The International UFO Museum and Research Center in Roswell, New Mexico was organized to inform the public about what has come to be known as “the Roswell Incident.” The museum was incorporated on September 27,1991, well after the initial July 4, 1947 incident. The Museum moved to its current location in January, 1997. The exhibit hall presents witness statements, copies of newspapers, the radio announcement, the cover-up, and ongoing research about the Roswell Incident. There is also information about UFO research and study. The alien prop from the 1994 Showtime Movie “Roswell” based on the Randle/Schmitt book makes for an interesting display. Likewise, a saucer from Distortions Unlimited and aliens designed by Jordu Schell adds an extraterrestrial dimension to the museum. Other displays cover crop circles, ancient cultures, and abductions. “The Palenque Astronaut” carving from the Mayan peoples introduces cross cultural questions. I have titled the picture associated with this blog entry which was not otherwise documented. The museum’s library is surprisingly large and includes books, memorabilia, newspapers, magazines, and videos. Roswell schedules an annual UFO Festival around the 4th of July. The Roswell Incident raises interesting questions about whether we have experienced contact with aliens.

New Mexico Museum of Space History Thursday, Mar 13 2014 

Nike Ajax with Launcher

Nike Ajax with Launcher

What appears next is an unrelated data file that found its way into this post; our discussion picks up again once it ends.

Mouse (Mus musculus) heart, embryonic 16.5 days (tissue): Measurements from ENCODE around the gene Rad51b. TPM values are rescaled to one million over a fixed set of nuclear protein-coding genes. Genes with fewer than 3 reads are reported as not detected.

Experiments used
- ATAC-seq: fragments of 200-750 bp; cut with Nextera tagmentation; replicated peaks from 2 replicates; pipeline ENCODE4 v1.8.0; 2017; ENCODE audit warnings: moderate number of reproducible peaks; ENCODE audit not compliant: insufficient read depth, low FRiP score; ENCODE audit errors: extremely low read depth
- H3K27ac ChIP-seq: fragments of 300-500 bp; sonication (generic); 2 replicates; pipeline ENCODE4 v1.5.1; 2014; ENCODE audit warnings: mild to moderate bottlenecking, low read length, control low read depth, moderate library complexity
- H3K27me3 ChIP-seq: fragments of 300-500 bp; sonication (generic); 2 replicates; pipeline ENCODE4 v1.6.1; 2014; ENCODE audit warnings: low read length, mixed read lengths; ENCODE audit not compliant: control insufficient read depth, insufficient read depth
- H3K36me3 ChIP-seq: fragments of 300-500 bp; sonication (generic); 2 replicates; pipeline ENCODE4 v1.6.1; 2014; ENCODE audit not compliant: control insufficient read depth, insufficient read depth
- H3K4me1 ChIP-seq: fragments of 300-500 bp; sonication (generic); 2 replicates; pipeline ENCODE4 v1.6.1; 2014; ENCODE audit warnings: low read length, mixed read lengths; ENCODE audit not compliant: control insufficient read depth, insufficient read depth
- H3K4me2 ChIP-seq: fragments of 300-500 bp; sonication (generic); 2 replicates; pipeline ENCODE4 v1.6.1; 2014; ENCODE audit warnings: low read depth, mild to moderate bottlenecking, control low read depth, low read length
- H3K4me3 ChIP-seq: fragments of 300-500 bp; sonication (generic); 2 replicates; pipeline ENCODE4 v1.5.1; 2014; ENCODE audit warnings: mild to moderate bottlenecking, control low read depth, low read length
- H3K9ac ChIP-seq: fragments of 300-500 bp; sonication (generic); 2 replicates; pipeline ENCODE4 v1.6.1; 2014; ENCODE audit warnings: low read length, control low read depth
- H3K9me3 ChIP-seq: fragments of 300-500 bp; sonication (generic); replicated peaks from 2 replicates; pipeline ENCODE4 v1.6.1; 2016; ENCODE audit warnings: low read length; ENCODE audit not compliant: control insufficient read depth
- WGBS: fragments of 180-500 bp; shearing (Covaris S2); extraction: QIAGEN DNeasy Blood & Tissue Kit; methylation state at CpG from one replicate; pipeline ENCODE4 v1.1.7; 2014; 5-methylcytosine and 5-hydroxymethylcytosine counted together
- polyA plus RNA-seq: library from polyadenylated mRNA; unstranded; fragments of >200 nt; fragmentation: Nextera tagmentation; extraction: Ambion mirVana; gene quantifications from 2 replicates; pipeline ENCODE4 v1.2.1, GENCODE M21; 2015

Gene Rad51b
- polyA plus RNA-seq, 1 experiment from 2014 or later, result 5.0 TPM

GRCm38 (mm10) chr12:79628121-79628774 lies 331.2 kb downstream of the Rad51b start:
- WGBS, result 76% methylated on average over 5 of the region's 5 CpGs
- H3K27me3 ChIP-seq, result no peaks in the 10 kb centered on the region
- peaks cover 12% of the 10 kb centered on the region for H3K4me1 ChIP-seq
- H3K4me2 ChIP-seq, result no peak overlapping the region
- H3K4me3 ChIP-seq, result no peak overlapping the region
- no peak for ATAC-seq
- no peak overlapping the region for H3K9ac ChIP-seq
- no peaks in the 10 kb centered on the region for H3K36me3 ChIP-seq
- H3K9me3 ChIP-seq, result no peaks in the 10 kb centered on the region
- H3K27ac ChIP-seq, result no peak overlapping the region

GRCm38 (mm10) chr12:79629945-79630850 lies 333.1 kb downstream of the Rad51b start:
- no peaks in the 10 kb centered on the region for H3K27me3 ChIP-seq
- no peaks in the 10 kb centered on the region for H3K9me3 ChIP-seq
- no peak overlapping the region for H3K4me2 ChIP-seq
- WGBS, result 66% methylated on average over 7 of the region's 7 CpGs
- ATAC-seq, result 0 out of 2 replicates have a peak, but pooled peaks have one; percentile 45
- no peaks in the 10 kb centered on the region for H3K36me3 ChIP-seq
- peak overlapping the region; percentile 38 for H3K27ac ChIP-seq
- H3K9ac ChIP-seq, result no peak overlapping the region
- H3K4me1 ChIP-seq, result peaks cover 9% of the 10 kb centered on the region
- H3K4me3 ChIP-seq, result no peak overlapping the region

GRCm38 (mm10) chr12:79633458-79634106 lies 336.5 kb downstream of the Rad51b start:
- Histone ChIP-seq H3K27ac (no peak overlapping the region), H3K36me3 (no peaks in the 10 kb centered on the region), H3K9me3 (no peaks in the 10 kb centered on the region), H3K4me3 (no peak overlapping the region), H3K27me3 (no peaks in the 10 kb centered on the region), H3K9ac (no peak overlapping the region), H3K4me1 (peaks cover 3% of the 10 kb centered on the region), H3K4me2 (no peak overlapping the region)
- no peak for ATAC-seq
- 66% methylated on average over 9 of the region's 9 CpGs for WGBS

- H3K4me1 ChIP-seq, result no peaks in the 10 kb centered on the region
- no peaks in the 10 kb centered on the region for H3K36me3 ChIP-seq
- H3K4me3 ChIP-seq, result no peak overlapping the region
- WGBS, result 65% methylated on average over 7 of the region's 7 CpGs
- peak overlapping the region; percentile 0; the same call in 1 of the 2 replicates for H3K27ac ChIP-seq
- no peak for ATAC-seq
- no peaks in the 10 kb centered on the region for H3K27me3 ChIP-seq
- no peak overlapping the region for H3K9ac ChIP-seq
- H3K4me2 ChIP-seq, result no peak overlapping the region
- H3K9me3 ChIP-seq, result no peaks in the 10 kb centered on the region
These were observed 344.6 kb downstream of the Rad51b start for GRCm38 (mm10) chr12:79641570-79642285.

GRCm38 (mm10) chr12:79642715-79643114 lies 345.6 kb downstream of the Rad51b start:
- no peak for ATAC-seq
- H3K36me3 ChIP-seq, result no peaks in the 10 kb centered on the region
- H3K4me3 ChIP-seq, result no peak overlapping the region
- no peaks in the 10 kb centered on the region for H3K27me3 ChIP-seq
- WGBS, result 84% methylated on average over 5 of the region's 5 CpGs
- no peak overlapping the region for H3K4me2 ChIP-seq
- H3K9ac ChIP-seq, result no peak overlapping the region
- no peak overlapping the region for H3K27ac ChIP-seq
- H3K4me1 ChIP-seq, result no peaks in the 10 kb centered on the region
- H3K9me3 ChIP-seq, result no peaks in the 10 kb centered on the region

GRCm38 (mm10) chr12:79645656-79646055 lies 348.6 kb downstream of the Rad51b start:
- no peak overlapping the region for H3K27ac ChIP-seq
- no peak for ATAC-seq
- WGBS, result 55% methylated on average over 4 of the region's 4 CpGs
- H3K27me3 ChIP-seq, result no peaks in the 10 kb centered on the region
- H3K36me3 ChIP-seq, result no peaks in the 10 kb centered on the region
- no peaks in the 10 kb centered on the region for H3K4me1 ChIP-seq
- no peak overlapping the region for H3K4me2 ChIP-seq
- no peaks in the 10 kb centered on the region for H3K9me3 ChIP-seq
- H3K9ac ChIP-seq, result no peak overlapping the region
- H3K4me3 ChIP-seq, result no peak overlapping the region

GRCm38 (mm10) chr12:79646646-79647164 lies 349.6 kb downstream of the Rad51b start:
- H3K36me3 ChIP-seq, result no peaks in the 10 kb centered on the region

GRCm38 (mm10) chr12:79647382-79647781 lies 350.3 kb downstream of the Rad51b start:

The New Mexico Museum of Space History, located in Alamogordo, New Mexico, is not too far from the Holloman Air Force Base and the White Sands Missile Range. On July 16, 1945 the Trinity Site, sixty miles north of Alamogordo, was the location for the first explosion of an atom bomb. Its name was derived from the sand that turned into a green substance called trinitite. Earlier, from 1930-1941, Dr. Robert Goddard, who is considered the father of modern rocketry, located his research facilities in Roswell, New Mexico. He advocated “The ideal location for this work…should combine…year-round outdoor working conditions, few cloudy or hazy days…level terrain, low vegetation, [and]¬† adequate transportation facilities…” The early history of the U.S. Air Force space program at White Sands Missile Range (formerly the Alamogordo Bombing and Gunnery Range) included ground-launched missiles, air-launched missiles, rocket sleds, balloons, parachutes, biomedical experiments, and automobile crash tests. On July 20, 1969 my Forest Service supervisor invited me and another fire fighter to his home to watch on his black-and-white television the Apollo 11 landing on the moon. Little did we know then that this program would end in 1972. The walls of the museum are decorated with pictures of inductees to the International Space Hall of Fame. One exhibit being updated, we learned, thought to have been a mock-up of a guidance system was indeed the real thing and was used in four or five expeditions. It contains rare earth metals that would have normally been scrapped. Outside the museum, the Stapp Air and Space Park displays several items important in the history of the space program. The Nike Ajax was the world’s first operational air defense guided missile. It was tested at the White Sands Proving Ground in 1951 and used from 1953-1964. The solid fueled Little Joe 2 was used to test the Apollo launch escape system. The X-37 was used in the deployment and retrieval of satellites in orbit. Our museum admission included an IMAX movie, “Tornado Alley.” The State of New Mexico can be proud of its important role in space history.